A mobile app for public legal education: a case study of co-designing with students
The sharp decline in levels of state-funded legal support has highlighted the importance of publicly available sources of legal information for facilitating access to justice. Mobile apps present an opportunity to provide legal information that can be targeted at particular audiences. University law schools, sometimes in partnership with civil society organisations, are beginning to engage their students in cross-disciplinary projects to create mobile apps, which can provide free legal information and guidance to the public.
The aim of this case study was to evaluate one such project which involved the co-design of a mobile app for the purpose of disseminating information on employment law. Law, education and computing academics worked with undergraduate law students over a period of 3 months and the prototype app was reviewed by legal advice charities. The findings have implications for how universities can work across disciplines and in partnership with civil society to provide opportunities for their students to use technology to apply their disciplinary knowledge to enhance the public good.
Byrne, D. (2019) Digital Justice Project: IT Aspects, Technical report [online] Available at: http://ojapp.org.uk/docs/DJ2019_Technical_Note.pdf
Campbell, J. L.et al. (2013) ‘Coding in-depth semi-structured interviews: problems of unitization and intercoder reliability and agreement’, Sociological Methods & Research, vol. 42, no. 3, pp. 294–320. doi: 10.1177/0049124113500475.
Davis, M. F. (2015) ‘Institutionalizing legal innovation: the (re)emergence of the law lab’, Journal of Legal Education, vol. 65(1), p. 190. https://jle.aals.org/home/vol65/iss1/9/
Giddings, J. M. (2013) Promoting Justice through Clinical Legal Education, Justice Press, Melbourne.
Jones, E., Mcfaul, H. & Ryan, F. (2017) ‘Clinical legal education in the United Kingdom: origins, growth and the technological innovations and challenges of its future’, German Journal of Legal Education, vol. 4, pp. 107–136. http://b-s-r-b.de/wp-content/uploads/2017/12/GJLE-2017-Vol.-4.pdf.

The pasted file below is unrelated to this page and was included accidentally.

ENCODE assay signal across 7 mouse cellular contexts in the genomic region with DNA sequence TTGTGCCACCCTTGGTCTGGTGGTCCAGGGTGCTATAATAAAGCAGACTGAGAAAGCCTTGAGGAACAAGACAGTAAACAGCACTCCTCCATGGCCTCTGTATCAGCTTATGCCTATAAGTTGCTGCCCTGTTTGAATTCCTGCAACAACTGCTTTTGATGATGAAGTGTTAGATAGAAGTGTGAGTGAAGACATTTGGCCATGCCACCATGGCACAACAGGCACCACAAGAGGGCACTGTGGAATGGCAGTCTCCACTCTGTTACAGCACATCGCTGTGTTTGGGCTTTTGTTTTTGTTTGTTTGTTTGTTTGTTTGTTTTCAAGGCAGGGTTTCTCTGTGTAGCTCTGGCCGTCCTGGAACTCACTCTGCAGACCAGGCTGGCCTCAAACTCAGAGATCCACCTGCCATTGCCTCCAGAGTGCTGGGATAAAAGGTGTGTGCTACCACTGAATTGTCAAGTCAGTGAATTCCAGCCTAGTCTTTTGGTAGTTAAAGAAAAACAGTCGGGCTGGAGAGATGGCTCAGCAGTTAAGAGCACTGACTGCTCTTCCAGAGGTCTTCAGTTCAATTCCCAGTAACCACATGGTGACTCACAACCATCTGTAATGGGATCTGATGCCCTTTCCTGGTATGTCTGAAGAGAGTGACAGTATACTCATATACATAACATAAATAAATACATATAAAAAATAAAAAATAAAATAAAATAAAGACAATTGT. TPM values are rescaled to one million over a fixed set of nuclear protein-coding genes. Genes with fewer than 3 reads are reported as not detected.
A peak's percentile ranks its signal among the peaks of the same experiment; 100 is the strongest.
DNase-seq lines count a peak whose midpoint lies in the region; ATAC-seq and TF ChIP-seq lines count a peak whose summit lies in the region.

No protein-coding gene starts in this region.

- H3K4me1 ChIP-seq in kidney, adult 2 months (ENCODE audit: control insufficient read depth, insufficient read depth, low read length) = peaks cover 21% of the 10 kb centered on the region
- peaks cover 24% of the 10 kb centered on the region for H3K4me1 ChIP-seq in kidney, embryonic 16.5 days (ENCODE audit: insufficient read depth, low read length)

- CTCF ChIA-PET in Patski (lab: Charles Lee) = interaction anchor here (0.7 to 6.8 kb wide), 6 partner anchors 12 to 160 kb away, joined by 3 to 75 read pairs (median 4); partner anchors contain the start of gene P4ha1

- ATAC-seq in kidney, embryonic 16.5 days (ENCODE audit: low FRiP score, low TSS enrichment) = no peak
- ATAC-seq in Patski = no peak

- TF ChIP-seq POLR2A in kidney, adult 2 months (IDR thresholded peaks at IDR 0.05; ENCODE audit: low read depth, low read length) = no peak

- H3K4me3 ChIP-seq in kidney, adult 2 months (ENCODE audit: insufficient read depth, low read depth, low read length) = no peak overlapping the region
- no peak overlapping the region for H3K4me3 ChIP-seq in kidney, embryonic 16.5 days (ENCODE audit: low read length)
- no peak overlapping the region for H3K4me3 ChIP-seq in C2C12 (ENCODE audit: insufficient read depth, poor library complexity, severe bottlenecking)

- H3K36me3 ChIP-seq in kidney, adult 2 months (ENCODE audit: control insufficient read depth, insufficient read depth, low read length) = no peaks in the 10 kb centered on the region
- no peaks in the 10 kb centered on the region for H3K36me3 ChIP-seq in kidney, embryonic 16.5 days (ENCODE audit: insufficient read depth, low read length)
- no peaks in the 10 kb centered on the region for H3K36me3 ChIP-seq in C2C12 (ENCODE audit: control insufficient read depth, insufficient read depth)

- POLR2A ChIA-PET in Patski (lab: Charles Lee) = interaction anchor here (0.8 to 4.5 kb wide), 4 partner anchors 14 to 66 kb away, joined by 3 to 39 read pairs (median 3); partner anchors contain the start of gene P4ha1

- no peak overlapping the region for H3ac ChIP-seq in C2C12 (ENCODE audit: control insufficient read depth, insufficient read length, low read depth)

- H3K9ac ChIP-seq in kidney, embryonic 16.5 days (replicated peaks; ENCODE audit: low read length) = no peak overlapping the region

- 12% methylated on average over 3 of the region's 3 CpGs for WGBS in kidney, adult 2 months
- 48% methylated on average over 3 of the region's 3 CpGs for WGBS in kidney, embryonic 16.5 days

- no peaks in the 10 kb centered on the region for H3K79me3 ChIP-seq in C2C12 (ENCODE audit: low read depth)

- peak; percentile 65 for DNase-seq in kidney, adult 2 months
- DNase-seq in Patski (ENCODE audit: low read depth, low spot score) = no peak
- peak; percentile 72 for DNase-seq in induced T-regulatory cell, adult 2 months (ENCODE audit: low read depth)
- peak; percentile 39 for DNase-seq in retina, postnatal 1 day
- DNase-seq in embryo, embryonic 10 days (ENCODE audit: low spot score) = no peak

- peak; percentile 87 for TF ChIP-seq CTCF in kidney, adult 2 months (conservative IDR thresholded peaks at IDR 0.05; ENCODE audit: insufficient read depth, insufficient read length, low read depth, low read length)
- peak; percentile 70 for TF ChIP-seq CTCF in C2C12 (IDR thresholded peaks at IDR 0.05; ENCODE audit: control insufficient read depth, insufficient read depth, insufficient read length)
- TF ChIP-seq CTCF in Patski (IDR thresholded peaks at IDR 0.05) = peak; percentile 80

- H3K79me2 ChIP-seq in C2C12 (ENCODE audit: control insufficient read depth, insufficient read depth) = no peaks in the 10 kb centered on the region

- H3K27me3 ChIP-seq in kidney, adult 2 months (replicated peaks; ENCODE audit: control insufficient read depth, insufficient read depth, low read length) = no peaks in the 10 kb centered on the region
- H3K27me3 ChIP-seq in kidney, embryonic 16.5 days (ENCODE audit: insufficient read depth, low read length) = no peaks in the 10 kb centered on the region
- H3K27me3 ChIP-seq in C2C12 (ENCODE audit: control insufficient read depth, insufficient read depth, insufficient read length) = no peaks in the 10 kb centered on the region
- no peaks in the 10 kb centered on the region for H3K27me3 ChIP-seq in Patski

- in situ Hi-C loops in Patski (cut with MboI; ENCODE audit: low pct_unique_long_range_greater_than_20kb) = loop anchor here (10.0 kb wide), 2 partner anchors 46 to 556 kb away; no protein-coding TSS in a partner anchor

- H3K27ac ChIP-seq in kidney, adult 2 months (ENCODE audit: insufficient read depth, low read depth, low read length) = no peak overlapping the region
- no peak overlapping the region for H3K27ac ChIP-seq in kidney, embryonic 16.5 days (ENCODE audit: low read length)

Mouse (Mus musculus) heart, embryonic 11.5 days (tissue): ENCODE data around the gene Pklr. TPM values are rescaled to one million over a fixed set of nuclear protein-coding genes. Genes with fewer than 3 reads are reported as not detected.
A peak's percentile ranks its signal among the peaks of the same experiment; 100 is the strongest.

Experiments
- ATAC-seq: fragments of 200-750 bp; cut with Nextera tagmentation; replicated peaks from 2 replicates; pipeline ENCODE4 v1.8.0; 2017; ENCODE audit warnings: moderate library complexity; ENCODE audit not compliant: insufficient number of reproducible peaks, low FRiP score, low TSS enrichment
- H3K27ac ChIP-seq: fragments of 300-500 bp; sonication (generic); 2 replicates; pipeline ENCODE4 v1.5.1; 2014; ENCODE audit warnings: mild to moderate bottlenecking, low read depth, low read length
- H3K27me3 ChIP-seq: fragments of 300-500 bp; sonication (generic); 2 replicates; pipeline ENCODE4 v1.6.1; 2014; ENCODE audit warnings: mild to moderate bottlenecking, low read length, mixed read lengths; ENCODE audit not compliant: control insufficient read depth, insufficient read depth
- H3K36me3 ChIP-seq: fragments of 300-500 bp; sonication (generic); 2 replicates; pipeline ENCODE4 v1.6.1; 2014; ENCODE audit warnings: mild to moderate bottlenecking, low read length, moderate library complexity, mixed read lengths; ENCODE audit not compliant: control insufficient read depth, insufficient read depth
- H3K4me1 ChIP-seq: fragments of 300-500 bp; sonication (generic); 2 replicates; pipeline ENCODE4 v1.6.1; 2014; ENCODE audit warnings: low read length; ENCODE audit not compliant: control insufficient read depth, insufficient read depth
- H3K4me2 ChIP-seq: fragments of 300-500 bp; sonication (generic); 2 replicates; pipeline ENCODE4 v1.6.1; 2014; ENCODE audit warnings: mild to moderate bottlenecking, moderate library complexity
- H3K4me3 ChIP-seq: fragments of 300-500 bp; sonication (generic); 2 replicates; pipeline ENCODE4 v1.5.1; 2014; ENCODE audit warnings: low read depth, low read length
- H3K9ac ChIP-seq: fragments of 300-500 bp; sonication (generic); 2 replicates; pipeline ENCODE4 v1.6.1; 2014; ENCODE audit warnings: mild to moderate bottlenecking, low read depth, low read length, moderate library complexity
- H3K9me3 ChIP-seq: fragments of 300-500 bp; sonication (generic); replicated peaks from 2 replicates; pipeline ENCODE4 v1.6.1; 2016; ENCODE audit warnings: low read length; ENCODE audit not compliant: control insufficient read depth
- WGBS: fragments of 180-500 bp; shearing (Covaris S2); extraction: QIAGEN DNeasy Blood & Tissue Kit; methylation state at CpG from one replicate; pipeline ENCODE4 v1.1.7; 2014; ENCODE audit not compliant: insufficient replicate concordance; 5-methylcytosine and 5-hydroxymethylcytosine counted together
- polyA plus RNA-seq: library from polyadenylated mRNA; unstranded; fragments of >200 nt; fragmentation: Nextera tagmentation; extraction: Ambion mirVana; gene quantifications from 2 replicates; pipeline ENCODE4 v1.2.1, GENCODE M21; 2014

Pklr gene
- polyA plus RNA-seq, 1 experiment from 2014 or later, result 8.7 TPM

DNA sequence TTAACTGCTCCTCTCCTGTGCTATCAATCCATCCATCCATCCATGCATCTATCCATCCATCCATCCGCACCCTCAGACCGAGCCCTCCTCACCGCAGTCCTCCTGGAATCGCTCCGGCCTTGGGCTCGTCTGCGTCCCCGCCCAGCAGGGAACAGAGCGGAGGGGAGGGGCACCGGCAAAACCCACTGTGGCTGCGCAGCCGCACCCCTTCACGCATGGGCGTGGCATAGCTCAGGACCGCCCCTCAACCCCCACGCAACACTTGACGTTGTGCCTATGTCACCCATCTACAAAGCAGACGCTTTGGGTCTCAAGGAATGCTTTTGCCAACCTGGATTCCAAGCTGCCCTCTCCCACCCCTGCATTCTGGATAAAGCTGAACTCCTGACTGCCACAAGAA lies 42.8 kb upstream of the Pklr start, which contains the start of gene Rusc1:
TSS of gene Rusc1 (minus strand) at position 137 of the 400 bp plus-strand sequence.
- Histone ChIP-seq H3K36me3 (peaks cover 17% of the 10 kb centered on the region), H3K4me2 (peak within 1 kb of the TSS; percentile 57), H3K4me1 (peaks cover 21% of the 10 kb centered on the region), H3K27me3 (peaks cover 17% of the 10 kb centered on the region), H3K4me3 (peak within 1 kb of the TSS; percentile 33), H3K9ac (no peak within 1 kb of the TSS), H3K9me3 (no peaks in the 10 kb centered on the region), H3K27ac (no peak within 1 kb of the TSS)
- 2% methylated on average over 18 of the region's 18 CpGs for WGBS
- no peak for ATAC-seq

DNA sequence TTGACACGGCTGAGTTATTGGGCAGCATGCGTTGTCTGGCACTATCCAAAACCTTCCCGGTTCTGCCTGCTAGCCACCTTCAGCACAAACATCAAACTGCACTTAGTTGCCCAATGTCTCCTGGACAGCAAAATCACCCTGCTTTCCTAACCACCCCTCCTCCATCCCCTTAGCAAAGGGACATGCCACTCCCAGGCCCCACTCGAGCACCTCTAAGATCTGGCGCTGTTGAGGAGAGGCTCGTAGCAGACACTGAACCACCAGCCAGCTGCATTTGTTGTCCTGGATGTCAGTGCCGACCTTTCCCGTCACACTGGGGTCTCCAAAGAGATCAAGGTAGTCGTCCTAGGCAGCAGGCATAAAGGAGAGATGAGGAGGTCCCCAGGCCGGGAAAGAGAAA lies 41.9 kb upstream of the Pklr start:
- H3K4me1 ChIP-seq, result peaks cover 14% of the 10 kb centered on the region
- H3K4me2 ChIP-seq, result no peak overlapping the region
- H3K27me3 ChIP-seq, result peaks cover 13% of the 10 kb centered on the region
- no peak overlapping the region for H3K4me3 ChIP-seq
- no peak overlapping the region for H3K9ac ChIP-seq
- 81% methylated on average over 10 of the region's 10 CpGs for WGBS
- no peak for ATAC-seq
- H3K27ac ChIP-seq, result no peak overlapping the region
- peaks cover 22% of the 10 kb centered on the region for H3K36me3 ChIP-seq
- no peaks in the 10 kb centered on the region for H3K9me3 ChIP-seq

Kolb, D. A. (1984) Experiential learning : experience as the source of learning and development, Prentice-Hall, Englewood Cliffs, NJ.
Long, L. K. & Meglich, P. A. (2013) ‘Preparing students to collaborate in the virtual work world’, Higher Education, Skills and Work-Based Learning, vol. 3, no. 1, pp. 6–16. doi: 10.1108/20423891311294948.
Maharg, P. (2016) Transforming Legal Education: Learning and Teaching the Law in the Early Twenty-First Century, Routledge, London.
McFaul, H. & FitzGerald, E. (2020) ‘A realist evaluation of student use of a virtual reality smartphone application in undergraduate legal education’, British Journal of Educational Technology, vol. 51, pp. 572–589 doi: 10.1111/bjet.12850.
Pleasence, P. & Balmer, N. J. (2014) How People Resolve ‘Legal’ Problems, Legal Services Board, London.
Ryan, F. (2019) ‘A virtual law clinic: a realist evaluation of what works for whom, why, how and in what circumstances?’, The Law Teacher, vol. 54, no. 2, pp. 1–12. doi: 10.1080/03069400.2019.1651550.
Ryan, F. & McFaul, H. (2020) ‘Innovative technologies in UK legal education’, inKey Directions in Legal Education National and International Perspectives, eds. E. Jones & F. Cownie, Routledge, Abingdon, pp. 67–79.
Saldaña, J. (2009) The Coding Manual for Qualitative Researchers, Sage, Thousand Oaks, CA.
Scanlon, E.et al. (2013) Beyond Prototypes: Enabling Innovation in Technology-Enhanced Learning, The Open University, Milton Keynes.
Sharples, M.et al. (2014) Innovating Pedagogy 2014: Open University Innovation Report 3, The Open University, Milton Keynes.
Shirley, M. & Cockburn, T. (2009) ‘Enabling authentic collaborative education in an online environment – the QUT virtual law placement’, in 16th World Association for Cooperative Education (WACE), Vancouver, June 19–26, 2009, pp. 1–7 [online] Available at: http://www.waceinc.org/papers/vancouver/Australia/Shirley,%20Cockburn.pdf
This work is licensed under a Creative Commons Attribution 4.0 International License.Authors contributing to Research in Learning Technology retain the copyright of their article and at the same time agree to publish their articles under the terms of the Creative Commons CC-BY 4.0 License (http://creativecommons.org/licenses/by/4.0/) allowing third parties to copy and redistribute the material in any medium or format, and to remix, transform, and build upon the material, for any purpose, even commercially, under the condition that appropriate credit is given, that a link to the license is provided, and that you indicate if changes were made. You may do so in any reasonable manner, but not in any way that suggests the licensor endorses you or your use.